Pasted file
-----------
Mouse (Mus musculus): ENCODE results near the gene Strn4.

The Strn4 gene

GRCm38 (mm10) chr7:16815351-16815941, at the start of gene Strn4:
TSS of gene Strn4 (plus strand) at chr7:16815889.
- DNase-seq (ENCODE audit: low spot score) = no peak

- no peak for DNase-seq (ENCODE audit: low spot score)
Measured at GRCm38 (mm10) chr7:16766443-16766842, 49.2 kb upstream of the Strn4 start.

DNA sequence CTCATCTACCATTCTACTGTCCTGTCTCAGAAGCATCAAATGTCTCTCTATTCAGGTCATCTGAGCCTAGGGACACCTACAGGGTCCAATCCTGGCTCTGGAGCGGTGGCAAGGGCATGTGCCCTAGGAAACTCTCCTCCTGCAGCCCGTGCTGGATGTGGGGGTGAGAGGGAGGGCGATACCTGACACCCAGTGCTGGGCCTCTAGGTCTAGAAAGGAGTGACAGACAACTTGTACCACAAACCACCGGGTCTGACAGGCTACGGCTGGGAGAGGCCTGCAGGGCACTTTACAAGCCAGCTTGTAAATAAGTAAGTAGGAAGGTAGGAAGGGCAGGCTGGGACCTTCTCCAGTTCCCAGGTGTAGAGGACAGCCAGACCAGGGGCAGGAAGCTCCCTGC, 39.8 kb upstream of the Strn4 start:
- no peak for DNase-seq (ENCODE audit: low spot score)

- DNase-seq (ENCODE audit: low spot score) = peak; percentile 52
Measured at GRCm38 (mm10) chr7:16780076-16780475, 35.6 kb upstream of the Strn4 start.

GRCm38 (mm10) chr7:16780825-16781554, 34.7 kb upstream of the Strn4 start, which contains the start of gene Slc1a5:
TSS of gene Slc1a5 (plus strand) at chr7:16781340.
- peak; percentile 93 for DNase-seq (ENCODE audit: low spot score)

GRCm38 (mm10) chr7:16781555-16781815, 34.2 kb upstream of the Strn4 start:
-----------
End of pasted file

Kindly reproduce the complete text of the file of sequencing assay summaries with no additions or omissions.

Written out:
Mouse (Mus musculus): ENCODE results near the gene Strn4.

The Strn4 gene

GRCm38 (mm10) chr7:16815351-16815941, at the start of gene Strn4:
TSS of gene Strn4 (plus strand) at chr7:16815889.
- DNase-seq (ENCODE audit: low spot score) = no peak

- no peak for DNase-seq (ENCODE audit: low spot score)
Measured at GRCm38 (mm10) chr7:16766443-16766842, 49.2 kb upstream of the Strn4 start.

DNA sequence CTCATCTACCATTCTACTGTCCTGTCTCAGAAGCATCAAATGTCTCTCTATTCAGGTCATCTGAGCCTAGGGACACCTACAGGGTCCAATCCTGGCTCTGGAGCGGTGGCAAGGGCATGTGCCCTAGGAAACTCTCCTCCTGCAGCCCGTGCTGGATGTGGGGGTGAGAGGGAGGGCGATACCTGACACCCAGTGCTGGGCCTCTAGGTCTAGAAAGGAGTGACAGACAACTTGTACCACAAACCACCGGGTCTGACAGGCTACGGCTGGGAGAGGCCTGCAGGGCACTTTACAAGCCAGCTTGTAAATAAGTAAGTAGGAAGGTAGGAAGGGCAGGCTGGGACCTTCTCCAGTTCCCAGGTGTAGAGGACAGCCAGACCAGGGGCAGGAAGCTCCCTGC, 39.8 kb upstream of the Strn4 start:
- no peak for DNase-seq (ENCODE audit: low spot score)

- DNase-seq (ENCODE audit: low spot score) = peak; percentile 52
Measured at GRCm38 (mm10) chr7:16780076-16780475, 35.6 kb upstream of the Strn4 start.

GRCm38 (mm10) chr7:16780825-16781554, 34.7 kb upstream of the Strn4 start, which contains the start of gene Slc1a5:
TSS of gene Slc1a5 (plus strand) at chr7:16781340.
- peak; percentile 93 for DNase-seq (ENCODE audit: low spot score)

GRCm38 (mm10) chr7:16781555-16781815, 34.2 kb upstream of the Strn4 start: